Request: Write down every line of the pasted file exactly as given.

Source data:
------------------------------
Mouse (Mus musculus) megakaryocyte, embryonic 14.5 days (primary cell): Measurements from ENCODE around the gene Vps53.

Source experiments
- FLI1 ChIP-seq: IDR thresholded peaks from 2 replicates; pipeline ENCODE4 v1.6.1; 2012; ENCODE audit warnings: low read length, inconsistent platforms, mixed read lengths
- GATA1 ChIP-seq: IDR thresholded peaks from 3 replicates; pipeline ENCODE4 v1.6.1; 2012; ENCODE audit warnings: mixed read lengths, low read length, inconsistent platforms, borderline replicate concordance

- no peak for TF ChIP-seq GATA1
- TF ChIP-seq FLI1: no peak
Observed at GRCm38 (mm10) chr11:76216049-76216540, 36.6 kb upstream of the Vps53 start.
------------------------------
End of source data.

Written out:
Mouse (Mus musculus) megakaryocyte, embryonic 14.5 days (primary cell): Measurements from ENCODE around the gene Vps53.

Source experiments
- FLI1 ChIP-seq: IDR thresholded peaks from 2 replicates; pipeline ENCODE4 v1.6.1; 2012; ENCODE audit warnings: low read length, inconsistent platforms, mixed read lengths
- GATA1 ChIP-seq: IDR thresholded peaks from 3 replicates; pipeline ENCODE4 v1.6.1; 2012; ENCODE audit warnings: mixed read lengths, low read length, inconsistent platforms, borderline replicate concordance

- no peak for TF ChIP-seq GATA1
- TF ChIP-seq FLI1: no peak
Observed at GRCm38 (mm10) chr11:76216049-76216540, 36.6 kb upstream of the Vps53 start.